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Update: Some offers mentioned below are no longer available – Citi Hilton Honors Visa Signature Card, Citi Hilton Honors Reserve Card, Hilton Honors Card from American Express, Hilton Honors Surpass Card from American Express
TPG Reader Gman sent me a message on Facebook to ask about getting Hilton elite status:
“I’m an IHG guy, and enjoy the perks of Platinum status. However, from time to time I stay with Hilton even though I have no status. What credit card would you recommend to earn high-level status in the Honors program?”
Hotel elite status can be a great asset for frequent travelers. I’ve gotten a lot of value out of my Starwood Platinum status and various levels of Hyatt status during the years. Even if you can’t reach the top tier, having some degree of elite status can make your stays a bit more pleasant. Fortunately, there are some pretty easy and inexpensive ways to earn status if you can’t meet the normal requirements.
Gman is interested in picking up Hilton status for his occasional stays there, and he has several options. Although a status match or challenge probably won’t help in the long term, there are four co-branded Hilton credit cards (two from Citi and two from Amex), each of which offers elite status at some level.
The lower-tier Hilton Honors Card from American Express and the Citi Hilton HHonors Visa Signature Card both offer complimentary Silver status, which comes with pretty basic benefits like a 15% bonus on base points earned during your stay, and access to fifth night free awards. Neither card has an annual fee.
If you’re looking for superior benefits, both the Hilton Honors Surpass Card from American Express and the Citi Hilton HHonors Reserve Card offer complimentary Gold status, which is among the more rewarding mid-tier hotel elite levels out there. Along with a 25% bonus on base points, you’ll get late checkout, room upgrades (when available) and complimentary breakfast at full-service properties.
I think Gold status offers a lot of value even for travelers who don’t bank many Hilton stays, but if you want to aim higher, these last two cards can still help. You can earn Hilton Diamond status when you spend $40,000 on either card in a calendar year. That’s a steep price to pay if you’re only an occasional guest, but the option is there if you end up preferring Hilton in the long run.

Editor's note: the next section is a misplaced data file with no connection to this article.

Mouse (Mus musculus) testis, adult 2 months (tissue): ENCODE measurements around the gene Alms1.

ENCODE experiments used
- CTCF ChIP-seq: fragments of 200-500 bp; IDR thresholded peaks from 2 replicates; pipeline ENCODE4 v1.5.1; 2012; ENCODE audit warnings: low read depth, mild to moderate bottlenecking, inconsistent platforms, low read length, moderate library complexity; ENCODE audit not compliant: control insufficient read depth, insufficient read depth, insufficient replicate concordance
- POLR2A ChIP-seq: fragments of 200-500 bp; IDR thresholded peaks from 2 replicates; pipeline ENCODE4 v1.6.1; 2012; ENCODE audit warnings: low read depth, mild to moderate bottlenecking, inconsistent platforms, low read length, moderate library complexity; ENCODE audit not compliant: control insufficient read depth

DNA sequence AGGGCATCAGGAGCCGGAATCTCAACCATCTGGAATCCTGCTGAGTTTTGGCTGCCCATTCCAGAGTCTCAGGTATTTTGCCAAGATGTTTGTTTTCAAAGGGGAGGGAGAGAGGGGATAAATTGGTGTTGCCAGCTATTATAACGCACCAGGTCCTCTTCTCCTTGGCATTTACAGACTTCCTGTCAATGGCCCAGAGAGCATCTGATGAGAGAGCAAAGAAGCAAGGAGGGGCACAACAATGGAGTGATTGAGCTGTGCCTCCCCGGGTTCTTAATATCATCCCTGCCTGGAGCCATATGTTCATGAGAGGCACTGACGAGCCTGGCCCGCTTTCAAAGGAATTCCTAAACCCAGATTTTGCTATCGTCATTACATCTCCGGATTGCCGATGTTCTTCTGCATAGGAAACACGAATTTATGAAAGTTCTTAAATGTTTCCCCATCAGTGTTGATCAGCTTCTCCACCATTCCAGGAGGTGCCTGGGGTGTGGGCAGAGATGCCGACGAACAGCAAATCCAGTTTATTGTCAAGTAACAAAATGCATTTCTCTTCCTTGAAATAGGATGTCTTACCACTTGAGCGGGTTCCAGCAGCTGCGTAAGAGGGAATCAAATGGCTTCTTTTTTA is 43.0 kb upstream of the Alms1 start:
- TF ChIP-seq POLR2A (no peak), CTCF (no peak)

Both of the premium cards offer some decent bonus spending categories. Although the Amex Surpass Card has the lower annual fee ($75 compared to $95), I think the Citi Hilton Reserve offers the best value. Not only does it come with a strong sign-up bonus of two free weekend nights after you spend $2,500 in the first four months, but also you can earn another free weekend night on your account anniversary when you spend $10,000 on the card in a year. It also comes with no foreign transaction fees, making it by far the better option for travel abroad.
If you’d rather avoid an annual fee, at the moment I’d go with the Citi Hilton HHonors Visa Signature, since it’s currently offering an increased sign-up bonus of 75,000 points after you spend $2,000 in the first three months. That won’t go as far as two free weekend nights, but it’s much better than the standard bonus of 40,000 points.
With great travel benefits, 2x points on travel & dining and a 50,000 point sign up bonus, the Chase Sapphire Preferred is a great card for those looking to get into the points and miles game. Here are the top 5 reasons it should be in your wallet, or read our definitive review for more details.
- Earn 50,000 bonus points after you spend $4,000 on purchases in the first 3 months from account opening. That's $625 toward travel when you redeem through Chase Ultimate Rewards®
- 2X points on travel and dining at restaurants worldwide & 1 point per dollar spent on all other purchases.
- Earn 5,000 bonus points after you add the first authorized user and make a purchase in the first 3 months from account opening
- No foreign transaction fees
- 1:1 point transfer to leading airline and hotel loyalty programs
- Get 25% more value when you redeem for airfare, hotels, car rentals and cruises through Chase Ultimate Rewards. For example, 50,000 points are worth $625 toward travel
- No blackout dates or travel restrictions - as long as there's a seat on the flight, you can book it through Chase Ultimate Rewards